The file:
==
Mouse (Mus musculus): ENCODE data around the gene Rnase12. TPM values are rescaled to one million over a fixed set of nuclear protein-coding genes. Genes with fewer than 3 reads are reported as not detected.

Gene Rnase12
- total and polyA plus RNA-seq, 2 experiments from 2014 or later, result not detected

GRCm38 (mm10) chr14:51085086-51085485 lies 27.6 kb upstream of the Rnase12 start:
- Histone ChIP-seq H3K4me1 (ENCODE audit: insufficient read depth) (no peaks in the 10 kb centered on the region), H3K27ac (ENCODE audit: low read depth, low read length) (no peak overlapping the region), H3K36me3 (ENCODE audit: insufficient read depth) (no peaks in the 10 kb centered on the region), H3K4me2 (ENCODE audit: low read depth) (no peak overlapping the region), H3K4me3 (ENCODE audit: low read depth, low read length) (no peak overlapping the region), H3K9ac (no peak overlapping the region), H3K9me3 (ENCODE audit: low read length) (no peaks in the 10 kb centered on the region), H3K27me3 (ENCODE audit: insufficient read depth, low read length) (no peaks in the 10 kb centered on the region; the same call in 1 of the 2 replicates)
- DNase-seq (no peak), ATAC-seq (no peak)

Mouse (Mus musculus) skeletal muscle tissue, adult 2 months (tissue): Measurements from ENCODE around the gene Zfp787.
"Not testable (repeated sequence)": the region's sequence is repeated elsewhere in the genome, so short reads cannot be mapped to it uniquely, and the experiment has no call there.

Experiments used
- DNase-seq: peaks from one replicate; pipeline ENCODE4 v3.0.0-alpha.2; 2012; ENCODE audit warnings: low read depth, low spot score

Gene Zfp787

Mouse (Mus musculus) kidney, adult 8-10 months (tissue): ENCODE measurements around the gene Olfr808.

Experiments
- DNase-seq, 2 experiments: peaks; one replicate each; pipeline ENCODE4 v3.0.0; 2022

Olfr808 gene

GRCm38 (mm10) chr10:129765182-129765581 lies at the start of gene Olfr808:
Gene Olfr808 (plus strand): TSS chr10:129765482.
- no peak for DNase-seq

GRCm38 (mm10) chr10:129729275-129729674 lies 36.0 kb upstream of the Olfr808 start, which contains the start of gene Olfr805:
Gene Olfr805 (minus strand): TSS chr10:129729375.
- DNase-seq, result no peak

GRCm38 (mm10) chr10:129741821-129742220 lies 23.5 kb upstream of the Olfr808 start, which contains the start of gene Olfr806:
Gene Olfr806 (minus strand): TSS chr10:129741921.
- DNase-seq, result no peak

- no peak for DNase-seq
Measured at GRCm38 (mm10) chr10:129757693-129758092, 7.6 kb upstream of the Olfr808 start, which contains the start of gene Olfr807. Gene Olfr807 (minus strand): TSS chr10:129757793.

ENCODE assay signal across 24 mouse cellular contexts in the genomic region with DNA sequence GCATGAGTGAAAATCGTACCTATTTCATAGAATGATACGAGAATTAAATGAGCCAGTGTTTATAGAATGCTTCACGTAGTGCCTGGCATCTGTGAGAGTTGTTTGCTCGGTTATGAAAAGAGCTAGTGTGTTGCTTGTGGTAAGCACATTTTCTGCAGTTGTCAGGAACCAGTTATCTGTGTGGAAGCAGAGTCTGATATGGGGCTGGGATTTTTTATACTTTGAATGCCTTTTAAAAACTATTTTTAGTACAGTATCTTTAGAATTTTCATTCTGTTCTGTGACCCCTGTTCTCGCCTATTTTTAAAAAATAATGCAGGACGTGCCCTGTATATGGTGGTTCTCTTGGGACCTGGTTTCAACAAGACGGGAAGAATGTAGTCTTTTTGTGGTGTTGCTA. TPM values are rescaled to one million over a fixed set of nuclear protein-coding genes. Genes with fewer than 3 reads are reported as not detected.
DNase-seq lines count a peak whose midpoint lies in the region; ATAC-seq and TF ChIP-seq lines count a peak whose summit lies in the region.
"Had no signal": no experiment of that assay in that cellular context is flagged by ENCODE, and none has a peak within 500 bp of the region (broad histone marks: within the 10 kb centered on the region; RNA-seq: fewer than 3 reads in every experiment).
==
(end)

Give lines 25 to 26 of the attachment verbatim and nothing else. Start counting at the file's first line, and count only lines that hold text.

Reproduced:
- no peak for DNase-seq
Measured at GRCm38 (mm10) chr10:129757693-129758092, 7.6 kb upstream of the Olfr808 start, which contains the start of gene Olfr807. Gene Olfr807 (minus strand): TSS chr10:129757793.